On The Predictive Capacity Of The CAPE Ratio To Determine Future Prices

Includes: CAPE
by: Paul Boland


Within this article we look at several regression models that show how to utilize Cyclically Adjusted Earnings over various time-frames to help predict the future price of the S&P 500.

We find that the current state of the market has historically been more correlated with 12-month trailing earnings, but that future prices are better explained through more long-term based metrics.

An investor utilizing the cyclically adjusted earnings paradigm can benefit through this asymmetrical information gap and consequently benefit greatly.

A link to the regression models in excel is also provided for your own download and for your own use and analysis.

Generally, the S&P 500 is valued by conventional investors through the utilization of the standard 12-month trailing earnings P/E ratio. This ratio for the S&P 500 currently stands at roughly 19 - 20 which does not indicate an extreme high for the general pricing of the index. However more recently there has been various economists whom have indicated that it would be better to analyze the market through a 10 year cyclically adjusted P/E ratio otherwise known as the CAPE Ratio.

The concern for most CAPE Ratio adherents is that the CAPE shows the market as somewhat overvalued as the CAPE for the S&P 500 is around 26 (and should be interpreted in the same way as the classical P/E).

So I decided to do several regression models in order to see what the price of the market ought to be based on both 1 year of earnings and 10 years of earnings adjusted for inflation (or Cyclically Adjusted). I utilized Dr. Robert Shiller's data set which you can download from his website right here. With this as the original data set, I proceeded to insert columns for both 10 year earnings, and 1 year earnings. I then proceeded to add columns for 1 year future average price for the S&P 500 and 3 years, 5 years, and 10 years.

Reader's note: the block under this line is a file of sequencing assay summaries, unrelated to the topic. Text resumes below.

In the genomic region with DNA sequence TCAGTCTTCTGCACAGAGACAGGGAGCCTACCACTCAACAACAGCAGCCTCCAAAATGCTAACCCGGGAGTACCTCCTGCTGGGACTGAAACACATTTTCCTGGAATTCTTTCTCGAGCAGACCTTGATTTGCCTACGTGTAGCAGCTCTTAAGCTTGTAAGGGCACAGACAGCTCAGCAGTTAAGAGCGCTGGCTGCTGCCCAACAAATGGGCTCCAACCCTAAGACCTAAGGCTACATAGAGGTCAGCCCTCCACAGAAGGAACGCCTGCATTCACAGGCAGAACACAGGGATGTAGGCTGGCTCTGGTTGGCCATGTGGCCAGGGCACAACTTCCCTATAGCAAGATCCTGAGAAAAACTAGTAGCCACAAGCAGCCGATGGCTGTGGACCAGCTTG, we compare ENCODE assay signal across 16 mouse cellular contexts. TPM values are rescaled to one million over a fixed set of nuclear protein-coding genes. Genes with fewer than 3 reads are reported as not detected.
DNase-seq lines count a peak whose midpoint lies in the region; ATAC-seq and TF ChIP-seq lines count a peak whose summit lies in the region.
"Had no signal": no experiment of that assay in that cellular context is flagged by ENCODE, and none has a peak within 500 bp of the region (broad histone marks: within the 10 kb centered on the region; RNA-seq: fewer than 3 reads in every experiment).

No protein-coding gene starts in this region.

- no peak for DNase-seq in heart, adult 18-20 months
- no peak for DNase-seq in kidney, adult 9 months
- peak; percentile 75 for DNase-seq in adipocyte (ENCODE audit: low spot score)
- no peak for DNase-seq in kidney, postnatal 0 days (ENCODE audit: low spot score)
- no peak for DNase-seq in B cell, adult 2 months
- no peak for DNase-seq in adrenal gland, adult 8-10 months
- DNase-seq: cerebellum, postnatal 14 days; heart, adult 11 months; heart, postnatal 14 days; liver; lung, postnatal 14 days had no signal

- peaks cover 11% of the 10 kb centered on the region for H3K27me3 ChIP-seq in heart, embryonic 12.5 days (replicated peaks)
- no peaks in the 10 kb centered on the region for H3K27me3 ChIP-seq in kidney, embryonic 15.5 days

At the following link you can download our analysis in excel for more of your own analysis. However here are a few highlights:

Does an average of the previous 10 years of earnings help explain the current price of the S&P 500 better then just a twelve month trailing earnings?

The answer is no as you can see from this chart:

The R^2 of the 10 year averaged earnings regression model helps explain the price of the S&P 500 at a rate of about 76.5% accuracy while the twelve month trailing earnings helps explain the price action of the S&P 500 about 78.5% of the time. This can be explained through the conventional investors usage of the 12 month trailing earnings metric versus the more unconventional 10 year averaged earnings.

How well does 10 year averaged real earnings help explain the future price action of the S&P 500 versus twelve month trailing earnings?

The short answer - over the long-term the 10 year averaged earnings help explain future prices better.

Here is the chart:

As could probably be expected, during the first year the R^2 for one year of earnings as an explanation of the future price action for the S&P 500 was better versus 10 years of earnings. However the average price of the S&P 500 for the subsequent 3-year, 5-year, and 10-year period was better explained by the 10 year average earnings versus 1 year.